Sustainable Agricultural Mechanization of Conservation Agriculture in Smallholder Kenyan Maize Farmers for Sustainable Intensification and Increased Climate Resilience
– Student Dissertation by Holly E. Morgan
Upscaling of sustainable-intensification systems such as conservation agriculture, which has shown great capacity to increase farm productivity and climate-resilience while reducing environmental degradation, has yet seen limited uptake in sub-Saharan Africa despite its potential. The purpose of this study is to examine challenges and successes of sustainable agricultural mechanization of conservation agriculture, a vital component of the innovation’s success, by conducting a location-based case-study in Laikipia, Kenya.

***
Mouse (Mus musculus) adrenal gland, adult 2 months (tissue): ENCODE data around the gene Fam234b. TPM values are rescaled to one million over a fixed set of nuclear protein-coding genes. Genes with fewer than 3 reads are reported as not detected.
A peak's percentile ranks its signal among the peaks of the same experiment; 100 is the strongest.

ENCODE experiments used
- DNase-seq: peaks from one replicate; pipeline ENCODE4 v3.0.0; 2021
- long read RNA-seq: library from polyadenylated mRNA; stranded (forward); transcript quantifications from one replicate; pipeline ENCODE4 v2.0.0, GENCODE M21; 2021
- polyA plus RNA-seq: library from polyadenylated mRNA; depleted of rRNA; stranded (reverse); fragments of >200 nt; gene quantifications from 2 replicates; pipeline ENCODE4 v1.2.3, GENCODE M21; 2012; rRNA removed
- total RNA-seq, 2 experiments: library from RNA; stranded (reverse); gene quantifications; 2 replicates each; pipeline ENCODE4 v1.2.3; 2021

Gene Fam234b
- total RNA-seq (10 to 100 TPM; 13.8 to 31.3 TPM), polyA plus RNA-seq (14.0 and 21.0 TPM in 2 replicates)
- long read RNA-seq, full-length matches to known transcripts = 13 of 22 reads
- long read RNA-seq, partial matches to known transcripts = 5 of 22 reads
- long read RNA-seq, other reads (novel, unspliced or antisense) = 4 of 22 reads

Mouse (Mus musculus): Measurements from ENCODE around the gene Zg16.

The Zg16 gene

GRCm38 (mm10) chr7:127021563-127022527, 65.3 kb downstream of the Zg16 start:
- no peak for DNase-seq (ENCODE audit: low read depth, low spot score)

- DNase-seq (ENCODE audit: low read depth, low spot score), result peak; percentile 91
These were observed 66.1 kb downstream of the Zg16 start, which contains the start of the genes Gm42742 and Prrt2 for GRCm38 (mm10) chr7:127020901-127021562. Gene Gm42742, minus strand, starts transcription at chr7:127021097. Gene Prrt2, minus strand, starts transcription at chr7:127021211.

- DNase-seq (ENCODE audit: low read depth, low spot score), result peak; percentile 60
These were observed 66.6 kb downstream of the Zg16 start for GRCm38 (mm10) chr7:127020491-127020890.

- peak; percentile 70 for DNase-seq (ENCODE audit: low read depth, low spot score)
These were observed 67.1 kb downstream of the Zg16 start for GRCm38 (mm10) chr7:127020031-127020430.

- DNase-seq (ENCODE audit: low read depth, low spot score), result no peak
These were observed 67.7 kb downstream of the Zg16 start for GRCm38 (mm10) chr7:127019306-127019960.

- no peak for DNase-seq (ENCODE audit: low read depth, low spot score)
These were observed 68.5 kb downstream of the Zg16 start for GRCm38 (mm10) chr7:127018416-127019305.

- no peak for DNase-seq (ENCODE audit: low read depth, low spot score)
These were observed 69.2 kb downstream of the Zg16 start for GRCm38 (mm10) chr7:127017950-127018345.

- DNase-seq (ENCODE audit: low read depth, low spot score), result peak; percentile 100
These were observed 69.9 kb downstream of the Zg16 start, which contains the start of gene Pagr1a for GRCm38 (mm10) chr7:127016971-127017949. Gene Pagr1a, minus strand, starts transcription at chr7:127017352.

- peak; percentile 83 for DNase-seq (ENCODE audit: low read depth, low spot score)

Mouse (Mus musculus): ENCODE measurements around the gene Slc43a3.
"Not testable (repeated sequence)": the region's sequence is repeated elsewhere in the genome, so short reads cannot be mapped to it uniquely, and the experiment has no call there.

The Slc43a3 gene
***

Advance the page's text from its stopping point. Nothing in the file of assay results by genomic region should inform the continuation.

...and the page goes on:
Areas in need of attention were: finance, extension services, and equipment access. Recommendations for issue remediation were developed from stakeholder interviews conducted in the case study, and findings from examination of mechanization success-stories in other countries and systems. Continued examination of trends across different communities and contexts will support a more robust, exhaustive understanding of mechanization challenges and opportunities, thereby enabling informed policy-making and project design for upscaling conservation agriculture.